2023 Developer Survey results are in: the latest trends in technology and work from the Stack Overflow community

The tech that's hot or not, and how work is changing.

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Approximately 90,000 people from all over the world submitted their top picks for tools and programming languages they are using along with details about how long they have been coding at work, school, and otherwise. With such a large response to our 2023 survey, it’s good to keep in mind that our responses are sourced from our tried and true Stack Overflow audience, which means the results are biased towards a community of engaged coders that are actively solving problems. Check out all the new insights on our results microsite.

We also took a look at the real sentiments behind this year’s surge in AI popularity. Is it making a real impact in the way developers work or is it all hype? Head over to the blog post for a recap of the top insights, but check out Stack Overflow Labs for the deep dive details.

The times, they are a-changin’

For those that are very early or very late in their coding careers, or just prefer other methods of online learning besides Stack Overflow, it’s safe to assume we may be under-indexing those folks. Our top five key territories are the same as previous years with a slight shift in which countries are offering the top number of responses: the U.S. is consistently the number one country for responses, but this year we saw India drop from the second highest response rate to third place behind Germany. Over two years, we have seen the responses from India drop 50% while responses from Germany have grown by 30%. Indian developers taking the survey this year are skewing a little younger (89% under 34) compared to the age distribution of all respondents (62% under 34) so we may be missing responses from a segment of more experienced developers in India. Overall, the age distribution has moved slightly older this year with 37% of respondents aged 35 or older compared to 31% last year.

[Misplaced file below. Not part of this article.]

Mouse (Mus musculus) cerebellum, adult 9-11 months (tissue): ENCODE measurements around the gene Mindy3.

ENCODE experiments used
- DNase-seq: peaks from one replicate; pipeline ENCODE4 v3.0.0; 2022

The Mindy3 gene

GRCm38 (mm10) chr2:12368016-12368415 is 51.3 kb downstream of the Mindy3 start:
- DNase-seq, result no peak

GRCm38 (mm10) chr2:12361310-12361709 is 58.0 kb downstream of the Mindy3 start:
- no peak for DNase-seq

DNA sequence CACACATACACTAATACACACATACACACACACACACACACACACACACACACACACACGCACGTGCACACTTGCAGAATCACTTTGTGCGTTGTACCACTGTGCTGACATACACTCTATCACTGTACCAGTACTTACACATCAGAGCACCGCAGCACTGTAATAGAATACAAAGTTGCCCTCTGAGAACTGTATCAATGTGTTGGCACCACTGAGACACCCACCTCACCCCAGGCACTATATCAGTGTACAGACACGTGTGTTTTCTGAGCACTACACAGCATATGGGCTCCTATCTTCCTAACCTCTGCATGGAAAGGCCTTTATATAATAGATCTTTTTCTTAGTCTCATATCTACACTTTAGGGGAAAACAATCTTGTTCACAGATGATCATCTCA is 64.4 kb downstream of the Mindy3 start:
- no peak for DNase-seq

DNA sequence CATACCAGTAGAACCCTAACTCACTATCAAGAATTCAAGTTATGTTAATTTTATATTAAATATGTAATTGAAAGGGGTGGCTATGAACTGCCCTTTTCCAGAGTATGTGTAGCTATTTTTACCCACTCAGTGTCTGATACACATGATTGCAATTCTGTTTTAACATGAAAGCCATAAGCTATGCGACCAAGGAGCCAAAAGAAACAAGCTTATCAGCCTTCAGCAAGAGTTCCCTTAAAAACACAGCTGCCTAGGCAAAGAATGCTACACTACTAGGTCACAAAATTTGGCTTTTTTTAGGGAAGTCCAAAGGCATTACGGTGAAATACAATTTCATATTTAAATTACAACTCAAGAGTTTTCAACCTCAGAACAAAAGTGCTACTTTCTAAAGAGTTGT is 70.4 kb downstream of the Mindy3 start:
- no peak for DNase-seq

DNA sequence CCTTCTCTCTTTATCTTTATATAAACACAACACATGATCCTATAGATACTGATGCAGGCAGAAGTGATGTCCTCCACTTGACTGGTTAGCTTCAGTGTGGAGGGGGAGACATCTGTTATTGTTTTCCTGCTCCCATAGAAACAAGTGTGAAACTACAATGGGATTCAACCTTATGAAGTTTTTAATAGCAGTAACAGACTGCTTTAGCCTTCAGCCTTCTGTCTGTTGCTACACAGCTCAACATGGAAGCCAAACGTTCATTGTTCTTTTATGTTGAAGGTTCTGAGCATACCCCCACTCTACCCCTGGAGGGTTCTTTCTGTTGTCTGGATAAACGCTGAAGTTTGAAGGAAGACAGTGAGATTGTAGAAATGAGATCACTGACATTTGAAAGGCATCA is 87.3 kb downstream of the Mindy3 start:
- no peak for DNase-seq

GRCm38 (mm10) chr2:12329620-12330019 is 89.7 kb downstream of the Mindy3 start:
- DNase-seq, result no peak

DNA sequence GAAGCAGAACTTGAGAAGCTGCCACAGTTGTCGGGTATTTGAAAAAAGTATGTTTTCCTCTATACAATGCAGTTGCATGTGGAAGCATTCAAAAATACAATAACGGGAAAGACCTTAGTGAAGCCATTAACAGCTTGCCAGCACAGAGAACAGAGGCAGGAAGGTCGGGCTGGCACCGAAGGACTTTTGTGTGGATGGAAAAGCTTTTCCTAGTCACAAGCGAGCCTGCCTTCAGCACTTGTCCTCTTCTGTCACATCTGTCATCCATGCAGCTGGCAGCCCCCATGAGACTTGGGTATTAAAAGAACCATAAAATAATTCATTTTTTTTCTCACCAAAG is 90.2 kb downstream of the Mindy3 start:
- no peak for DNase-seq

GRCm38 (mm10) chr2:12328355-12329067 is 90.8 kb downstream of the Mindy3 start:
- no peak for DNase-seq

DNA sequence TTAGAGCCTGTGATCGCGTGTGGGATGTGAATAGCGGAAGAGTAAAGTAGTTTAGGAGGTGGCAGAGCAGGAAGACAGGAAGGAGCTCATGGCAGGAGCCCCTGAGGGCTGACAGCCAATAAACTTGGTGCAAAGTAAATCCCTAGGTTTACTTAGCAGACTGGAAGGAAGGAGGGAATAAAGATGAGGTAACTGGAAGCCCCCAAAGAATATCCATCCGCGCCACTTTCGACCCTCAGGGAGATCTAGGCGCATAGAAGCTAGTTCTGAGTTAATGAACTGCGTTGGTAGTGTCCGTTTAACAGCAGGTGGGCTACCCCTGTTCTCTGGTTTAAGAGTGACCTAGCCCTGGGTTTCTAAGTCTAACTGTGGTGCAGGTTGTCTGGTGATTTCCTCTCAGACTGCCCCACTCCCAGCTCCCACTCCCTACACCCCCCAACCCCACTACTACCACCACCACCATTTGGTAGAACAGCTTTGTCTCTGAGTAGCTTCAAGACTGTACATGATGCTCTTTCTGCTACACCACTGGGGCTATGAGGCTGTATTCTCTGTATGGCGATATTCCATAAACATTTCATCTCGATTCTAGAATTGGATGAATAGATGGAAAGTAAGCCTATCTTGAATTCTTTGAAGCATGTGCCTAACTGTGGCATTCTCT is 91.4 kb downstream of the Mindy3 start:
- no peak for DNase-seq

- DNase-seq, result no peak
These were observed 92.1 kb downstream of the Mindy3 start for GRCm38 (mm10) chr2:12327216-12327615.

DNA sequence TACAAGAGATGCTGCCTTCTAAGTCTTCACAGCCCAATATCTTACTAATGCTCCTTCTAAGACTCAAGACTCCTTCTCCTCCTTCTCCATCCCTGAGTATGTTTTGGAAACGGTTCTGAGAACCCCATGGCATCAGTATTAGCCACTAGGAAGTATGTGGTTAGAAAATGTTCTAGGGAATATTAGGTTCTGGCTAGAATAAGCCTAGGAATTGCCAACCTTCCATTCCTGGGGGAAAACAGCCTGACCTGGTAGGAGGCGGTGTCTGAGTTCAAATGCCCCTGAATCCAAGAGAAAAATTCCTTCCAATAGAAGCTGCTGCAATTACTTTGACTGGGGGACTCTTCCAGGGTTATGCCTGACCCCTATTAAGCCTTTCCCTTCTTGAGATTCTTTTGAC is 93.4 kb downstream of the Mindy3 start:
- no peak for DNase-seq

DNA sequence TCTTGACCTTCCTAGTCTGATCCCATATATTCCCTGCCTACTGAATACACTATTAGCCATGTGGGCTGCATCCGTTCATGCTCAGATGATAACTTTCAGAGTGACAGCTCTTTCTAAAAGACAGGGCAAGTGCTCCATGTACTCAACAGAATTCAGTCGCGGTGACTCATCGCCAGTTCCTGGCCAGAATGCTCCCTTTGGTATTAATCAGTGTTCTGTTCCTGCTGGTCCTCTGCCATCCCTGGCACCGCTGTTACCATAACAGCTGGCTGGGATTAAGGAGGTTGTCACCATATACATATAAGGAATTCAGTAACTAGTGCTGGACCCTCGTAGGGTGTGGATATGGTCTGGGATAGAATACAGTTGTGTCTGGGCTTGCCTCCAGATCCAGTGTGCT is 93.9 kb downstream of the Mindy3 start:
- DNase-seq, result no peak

Among the top ten programming languages this year, we see three popular languages increase their standing: Python, Bash/Shell (all shells), and C.

We know from tracking tags on Stack Overflow that Python has been growing in popularity for the last three years, and this year it’s moved up one spot to take number three. Along with the rise in Python’s popularity, we consistently see Python libraries rank highly in our popular “Other technologies and frameworks” section—NumPy and Pandas have been in the top ten for the last three years.

C is an interesting language to see rise in popularity: it has not been in the top ten for programming languages in the Developer Survey before despite being around since the 1970’s. The TIOBE index has C as the second most popular programming language as of June 2023 and has engagement numbers close to their number one language, Python. Given that C is one of the most popular low-level languages, it’s the language of choice in embedded programming within IoT devices, and it “powers almost every technological experience we have” according to Codecademy, it makes sense that developers are using C more than ever this year.

The more popular a programming language is, the less experience on average we see reported from developers this year (around ten years for our top three languages, and closer to 14 years for those languages reporting less than 1% usage). Less experienced developers reporting higher usage of some programming languages possibly strengthens the argument that a lower barrier of entry into the job force increases their popularity among coders.